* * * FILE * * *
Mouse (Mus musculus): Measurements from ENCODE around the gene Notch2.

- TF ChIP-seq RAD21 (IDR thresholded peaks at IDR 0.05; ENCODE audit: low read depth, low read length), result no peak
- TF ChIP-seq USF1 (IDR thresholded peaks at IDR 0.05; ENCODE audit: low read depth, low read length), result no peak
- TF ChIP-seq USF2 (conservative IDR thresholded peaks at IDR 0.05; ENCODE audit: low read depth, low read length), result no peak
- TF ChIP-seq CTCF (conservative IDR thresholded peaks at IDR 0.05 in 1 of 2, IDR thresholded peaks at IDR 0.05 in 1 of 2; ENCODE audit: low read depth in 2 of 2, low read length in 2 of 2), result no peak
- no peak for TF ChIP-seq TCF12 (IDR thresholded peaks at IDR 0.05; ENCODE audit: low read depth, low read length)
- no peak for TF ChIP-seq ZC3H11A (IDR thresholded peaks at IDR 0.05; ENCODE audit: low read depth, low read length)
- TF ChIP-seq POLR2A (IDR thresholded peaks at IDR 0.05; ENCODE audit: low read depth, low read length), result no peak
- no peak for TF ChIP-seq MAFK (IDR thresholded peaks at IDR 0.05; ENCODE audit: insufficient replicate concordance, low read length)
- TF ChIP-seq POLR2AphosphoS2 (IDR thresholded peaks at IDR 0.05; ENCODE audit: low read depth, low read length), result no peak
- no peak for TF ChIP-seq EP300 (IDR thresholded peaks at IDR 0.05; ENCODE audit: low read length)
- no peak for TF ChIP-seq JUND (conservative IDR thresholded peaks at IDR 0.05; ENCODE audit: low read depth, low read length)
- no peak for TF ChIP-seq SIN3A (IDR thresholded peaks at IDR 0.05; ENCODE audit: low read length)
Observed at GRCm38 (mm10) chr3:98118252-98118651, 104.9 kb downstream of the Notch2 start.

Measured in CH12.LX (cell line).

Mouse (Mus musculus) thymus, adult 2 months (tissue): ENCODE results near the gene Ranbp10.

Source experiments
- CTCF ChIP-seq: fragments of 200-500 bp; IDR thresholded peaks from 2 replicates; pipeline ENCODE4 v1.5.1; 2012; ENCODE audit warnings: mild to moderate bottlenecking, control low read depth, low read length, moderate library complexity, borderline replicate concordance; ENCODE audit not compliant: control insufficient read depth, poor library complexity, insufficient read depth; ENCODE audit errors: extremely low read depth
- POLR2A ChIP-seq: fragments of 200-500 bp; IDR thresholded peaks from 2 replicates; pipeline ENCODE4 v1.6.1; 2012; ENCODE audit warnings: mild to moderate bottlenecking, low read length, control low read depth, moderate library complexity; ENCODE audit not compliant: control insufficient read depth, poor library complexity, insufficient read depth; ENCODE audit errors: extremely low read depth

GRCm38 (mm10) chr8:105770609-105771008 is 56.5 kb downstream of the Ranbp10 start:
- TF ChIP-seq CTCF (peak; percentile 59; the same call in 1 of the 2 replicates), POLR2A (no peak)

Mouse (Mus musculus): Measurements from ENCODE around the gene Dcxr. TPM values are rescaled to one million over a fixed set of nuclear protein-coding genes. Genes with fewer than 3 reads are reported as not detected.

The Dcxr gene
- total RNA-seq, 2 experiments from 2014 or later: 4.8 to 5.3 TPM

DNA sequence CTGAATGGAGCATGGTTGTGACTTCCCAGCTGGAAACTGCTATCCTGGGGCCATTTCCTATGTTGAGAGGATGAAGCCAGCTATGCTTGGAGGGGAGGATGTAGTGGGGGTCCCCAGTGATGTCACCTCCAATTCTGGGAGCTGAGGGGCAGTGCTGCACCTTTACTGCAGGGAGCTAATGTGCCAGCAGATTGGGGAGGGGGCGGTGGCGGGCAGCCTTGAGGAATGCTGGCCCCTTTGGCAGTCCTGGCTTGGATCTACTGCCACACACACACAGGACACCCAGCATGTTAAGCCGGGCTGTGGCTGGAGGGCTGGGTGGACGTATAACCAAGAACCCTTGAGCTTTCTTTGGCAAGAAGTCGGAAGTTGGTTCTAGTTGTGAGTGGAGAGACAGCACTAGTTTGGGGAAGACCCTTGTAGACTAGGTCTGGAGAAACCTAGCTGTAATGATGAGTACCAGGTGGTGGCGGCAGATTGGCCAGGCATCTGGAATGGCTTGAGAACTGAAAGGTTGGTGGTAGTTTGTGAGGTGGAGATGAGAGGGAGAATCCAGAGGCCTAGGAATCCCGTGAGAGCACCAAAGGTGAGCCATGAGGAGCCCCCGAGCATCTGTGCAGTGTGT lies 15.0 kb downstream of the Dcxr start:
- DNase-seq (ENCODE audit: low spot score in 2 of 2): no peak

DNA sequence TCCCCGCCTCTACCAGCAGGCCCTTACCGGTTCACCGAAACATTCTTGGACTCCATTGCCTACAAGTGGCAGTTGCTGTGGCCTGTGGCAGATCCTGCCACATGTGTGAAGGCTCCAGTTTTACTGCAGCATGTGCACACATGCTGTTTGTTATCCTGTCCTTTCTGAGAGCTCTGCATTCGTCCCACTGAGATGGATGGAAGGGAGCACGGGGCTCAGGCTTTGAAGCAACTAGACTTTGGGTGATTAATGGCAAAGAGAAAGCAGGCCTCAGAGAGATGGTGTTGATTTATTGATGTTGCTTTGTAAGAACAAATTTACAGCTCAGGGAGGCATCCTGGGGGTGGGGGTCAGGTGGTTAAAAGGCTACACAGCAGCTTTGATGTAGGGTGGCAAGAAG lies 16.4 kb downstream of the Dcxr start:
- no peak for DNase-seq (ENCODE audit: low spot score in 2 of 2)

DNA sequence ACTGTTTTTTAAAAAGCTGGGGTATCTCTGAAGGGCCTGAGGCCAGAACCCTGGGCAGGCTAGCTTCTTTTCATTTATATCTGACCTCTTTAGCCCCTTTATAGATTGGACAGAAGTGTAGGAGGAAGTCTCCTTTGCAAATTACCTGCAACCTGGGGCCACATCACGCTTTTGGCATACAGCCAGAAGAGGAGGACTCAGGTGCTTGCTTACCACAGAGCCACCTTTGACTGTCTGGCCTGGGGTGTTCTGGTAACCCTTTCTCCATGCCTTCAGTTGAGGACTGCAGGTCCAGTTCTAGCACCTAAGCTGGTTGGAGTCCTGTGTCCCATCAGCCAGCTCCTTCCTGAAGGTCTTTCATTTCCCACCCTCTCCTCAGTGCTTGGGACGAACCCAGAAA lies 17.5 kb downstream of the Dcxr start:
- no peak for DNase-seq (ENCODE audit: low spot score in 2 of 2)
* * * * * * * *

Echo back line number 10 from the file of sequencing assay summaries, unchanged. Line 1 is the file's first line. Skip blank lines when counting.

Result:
- TF ChIP-seq POLR2AphosphoS2 (IDR thresholded peaks at IDR 0.05; ENCODE audit: low read depth, low read length), result no peak